A sign for the Sackler Gallery in Washington on March 26. (Mandel Ngan/AFP/Getty Images)

Regarding Jillian Sackler’s April 12 op-ed, “Stop blaming Arthur Sackler”:

The Arthur M. Sackler Gallery in the District is one of my favorites, and the Sackler wing of the Metropolitan Museum of Art in New York is a jewel. My conflict about OxyContin dissolved when Ms. Sackler said her husband, Arthur Sackler, was dead before this drug was approved and the issue of guilt by association should be reconsidered. Ms. Sackler provided an uncontroversial rationale of Arthur Sackler’s innocence.  

My feelings were, however, short-lived. A recent New England Journal of Medicine article highlighted the pioneering role Arthur Sackler played in pharmaceutical marketing. It said Sackler “developed, naturalized and monetized the interphase between the pharmaceutical industry and prescribing physician,” underscoring that, although Sackler was not alone in these developments, his role was seminal. The Medical Advertising Hall of Fame declared in 1998 that “no single individual did more to shape the character of medical advertising than the multi-talented Dr. Arthur Sackler.” The article noted Sackler’s integrated empire “of drug companies, advertising staff, and medical journals.”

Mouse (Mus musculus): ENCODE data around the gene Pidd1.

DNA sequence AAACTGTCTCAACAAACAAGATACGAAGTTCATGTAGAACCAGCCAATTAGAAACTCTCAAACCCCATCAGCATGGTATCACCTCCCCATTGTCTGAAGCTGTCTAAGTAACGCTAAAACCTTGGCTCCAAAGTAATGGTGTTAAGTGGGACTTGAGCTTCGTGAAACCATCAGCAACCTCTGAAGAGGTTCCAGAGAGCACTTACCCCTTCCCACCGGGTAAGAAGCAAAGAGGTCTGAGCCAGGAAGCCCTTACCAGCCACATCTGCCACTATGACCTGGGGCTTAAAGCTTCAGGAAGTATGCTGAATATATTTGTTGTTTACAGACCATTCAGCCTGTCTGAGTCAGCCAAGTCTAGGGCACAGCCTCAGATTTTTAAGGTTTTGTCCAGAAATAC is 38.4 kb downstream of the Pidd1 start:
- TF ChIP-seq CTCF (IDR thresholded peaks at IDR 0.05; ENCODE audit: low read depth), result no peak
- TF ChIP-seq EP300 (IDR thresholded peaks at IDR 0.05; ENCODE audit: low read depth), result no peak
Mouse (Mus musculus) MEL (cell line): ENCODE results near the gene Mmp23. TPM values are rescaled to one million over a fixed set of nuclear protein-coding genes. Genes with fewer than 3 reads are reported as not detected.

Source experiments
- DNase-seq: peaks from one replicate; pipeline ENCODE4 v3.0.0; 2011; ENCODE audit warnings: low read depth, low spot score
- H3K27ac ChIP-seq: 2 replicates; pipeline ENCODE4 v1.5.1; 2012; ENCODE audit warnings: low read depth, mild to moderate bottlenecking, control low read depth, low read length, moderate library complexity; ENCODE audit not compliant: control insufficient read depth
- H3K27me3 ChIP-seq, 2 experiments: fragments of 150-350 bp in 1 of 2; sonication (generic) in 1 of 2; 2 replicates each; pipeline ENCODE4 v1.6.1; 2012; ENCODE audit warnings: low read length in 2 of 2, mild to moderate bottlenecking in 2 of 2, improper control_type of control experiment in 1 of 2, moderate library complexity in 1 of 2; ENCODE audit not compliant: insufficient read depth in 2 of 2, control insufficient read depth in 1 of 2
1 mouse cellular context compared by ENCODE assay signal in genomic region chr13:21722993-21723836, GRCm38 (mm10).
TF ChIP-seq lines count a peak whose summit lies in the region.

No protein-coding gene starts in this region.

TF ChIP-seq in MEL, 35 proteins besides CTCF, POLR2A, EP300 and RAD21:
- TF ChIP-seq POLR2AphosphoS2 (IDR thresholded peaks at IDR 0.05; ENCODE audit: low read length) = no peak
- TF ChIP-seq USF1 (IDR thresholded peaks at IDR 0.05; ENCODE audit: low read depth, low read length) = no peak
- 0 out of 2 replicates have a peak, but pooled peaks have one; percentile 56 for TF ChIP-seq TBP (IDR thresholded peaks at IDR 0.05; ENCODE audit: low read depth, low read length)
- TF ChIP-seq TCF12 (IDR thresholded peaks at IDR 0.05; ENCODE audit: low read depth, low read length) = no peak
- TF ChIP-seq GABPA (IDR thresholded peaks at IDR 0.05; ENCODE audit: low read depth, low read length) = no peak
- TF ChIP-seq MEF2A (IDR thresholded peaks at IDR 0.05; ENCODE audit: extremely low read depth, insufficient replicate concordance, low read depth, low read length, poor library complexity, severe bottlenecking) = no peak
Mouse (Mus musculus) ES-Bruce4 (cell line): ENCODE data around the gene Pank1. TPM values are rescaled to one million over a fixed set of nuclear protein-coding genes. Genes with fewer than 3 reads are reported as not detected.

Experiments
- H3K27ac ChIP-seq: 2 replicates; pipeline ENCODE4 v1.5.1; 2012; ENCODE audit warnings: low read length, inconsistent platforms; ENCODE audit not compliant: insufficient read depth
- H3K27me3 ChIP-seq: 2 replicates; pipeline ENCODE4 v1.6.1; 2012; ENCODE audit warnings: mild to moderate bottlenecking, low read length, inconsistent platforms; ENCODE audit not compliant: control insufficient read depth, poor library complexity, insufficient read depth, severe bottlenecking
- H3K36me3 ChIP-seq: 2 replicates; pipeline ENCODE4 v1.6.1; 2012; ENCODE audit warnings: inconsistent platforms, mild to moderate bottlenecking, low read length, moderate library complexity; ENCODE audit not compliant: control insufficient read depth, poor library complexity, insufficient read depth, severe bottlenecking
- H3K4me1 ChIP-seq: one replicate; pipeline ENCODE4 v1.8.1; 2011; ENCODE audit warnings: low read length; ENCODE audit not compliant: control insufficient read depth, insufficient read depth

Although Sackler may not be responsible for the opioid crisis as it pertains to OxyContin, it seems he paved the way for this to happen. Ms. Sackler neglected to address his historical role in the marketing of drugs. It seems that, in this case, there is no guilt by association but simply guilt. 

I don’t know if I will visit venues supported by his fortune, but I will have to manage my unease without medication; no product solves ethical dilemmas.

Saul Malozowski, Rockville